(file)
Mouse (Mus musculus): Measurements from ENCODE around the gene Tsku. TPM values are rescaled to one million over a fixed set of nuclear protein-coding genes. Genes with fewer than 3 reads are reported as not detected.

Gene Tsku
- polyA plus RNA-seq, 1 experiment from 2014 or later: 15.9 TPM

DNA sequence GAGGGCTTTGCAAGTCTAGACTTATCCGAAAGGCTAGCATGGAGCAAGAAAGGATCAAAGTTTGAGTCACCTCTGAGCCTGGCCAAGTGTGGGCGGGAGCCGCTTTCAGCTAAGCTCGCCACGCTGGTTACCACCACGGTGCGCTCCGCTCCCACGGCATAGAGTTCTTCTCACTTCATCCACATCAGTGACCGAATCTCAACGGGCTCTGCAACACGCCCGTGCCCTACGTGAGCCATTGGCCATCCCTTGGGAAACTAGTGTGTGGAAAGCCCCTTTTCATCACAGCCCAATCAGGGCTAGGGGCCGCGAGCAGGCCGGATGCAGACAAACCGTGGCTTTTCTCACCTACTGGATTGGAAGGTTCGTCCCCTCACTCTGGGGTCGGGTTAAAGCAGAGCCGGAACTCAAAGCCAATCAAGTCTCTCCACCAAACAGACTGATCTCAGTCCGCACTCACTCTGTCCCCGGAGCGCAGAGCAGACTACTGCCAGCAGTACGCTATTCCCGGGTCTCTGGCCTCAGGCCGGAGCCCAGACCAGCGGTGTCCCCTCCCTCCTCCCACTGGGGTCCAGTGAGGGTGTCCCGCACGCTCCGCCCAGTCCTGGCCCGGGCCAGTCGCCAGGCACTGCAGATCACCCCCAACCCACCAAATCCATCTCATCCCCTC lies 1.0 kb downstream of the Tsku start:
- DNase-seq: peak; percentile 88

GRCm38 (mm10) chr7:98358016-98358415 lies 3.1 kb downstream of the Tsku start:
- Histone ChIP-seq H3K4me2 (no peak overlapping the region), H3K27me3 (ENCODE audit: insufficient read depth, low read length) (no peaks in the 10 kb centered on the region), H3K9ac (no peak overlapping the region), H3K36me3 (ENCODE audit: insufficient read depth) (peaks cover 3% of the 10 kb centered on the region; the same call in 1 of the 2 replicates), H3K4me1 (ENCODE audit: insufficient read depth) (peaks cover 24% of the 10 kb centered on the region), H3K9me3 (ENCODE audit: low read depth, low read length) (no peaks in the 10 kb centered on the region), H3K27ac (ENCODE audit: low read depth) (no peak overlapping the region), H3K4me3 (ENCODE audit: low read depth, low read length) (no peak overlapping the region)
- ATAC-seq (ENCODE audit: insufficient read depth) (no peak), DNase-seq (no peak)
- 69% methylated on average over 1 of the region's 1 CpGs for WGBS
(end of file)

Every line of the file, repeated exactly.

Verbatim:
Mouse (Mus musculus): Measurements from ENCODE around the gene Tsku. TPM values are rescaled to one million over a fixed set of nuclear protein-coding genes. Genes with fewer than 3 reads are reported as not detected.

Gene Tsku
- polyA plus RNA-seq, 1 experiment from 2014 or later: 15.9 TPM

DNA sequence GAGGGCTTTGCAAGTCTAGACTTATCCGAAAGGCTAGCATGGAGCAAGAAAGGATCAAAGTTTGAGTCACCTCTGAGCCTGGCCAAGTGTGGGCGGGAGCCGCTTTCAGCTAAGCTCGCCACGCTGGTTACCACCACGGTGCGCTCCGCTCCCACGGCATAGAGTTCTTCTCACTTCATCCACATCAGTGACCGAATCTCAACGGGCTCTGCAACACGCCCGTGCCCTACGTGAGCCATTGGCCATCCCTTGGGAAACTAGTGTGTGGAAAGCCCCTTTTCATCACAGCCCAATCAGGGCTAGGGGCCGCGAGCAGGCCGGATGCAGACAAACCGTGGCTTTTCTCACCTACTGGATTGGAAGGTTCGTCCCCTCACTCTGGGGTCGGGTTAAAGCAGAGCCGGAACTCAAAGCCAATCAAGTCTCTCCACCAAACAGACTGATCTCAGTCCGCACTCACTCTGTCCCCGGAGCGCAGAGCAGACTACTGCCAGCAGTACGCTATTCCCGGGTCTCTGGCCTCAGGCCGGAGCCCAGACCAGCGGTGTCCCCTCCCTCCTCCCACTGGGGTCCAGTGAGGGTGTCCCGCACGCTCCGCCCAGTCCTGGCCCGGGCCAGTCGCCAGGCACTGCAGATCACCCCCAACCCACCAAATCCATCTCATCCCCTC lies 1.0 kb downstream of the Tsku start:
- DNase-seq: peak; percentile 88

GRCm38 (mm10) chr7:98358016-98358415 lies 3.1 kb downstream of the Tsku start:
- Histone ChIP-seq H3K4me2 (no peak overlapping the region), H3K27me3 (ENCODE audit: insufficient read depth, low read length) (no peaks in the 10 kb centered on the region), H3K9ac (no peak overlapping the region), H3K36me3 (ENCODE audit: insufficient read depth) (peaks cover 3% of the 10 kb centered on the region; the same call in 1 of the 2 replicates), H3K4me1 (ENCODE audit: insufficient read depth) (peaks cover 24% of the 10 kb centered on the region), H3K9me3 (ENCODE audit: low read depth, low read length) (no peaks in the 10 kb centered on the region), H3K27ac (ENCODE audit: low read depth) (no peak overlapping the region), H3K4me3 (ENCODE audit: low read depth, low read length) (no peak overlapping the region)
- ATAC-seq (ENCODE audit: insufficient read depth) (no peak), DNase-seq (no peak)
- 69% methylated on average over 1 of the region's 1 CpGs for WGBS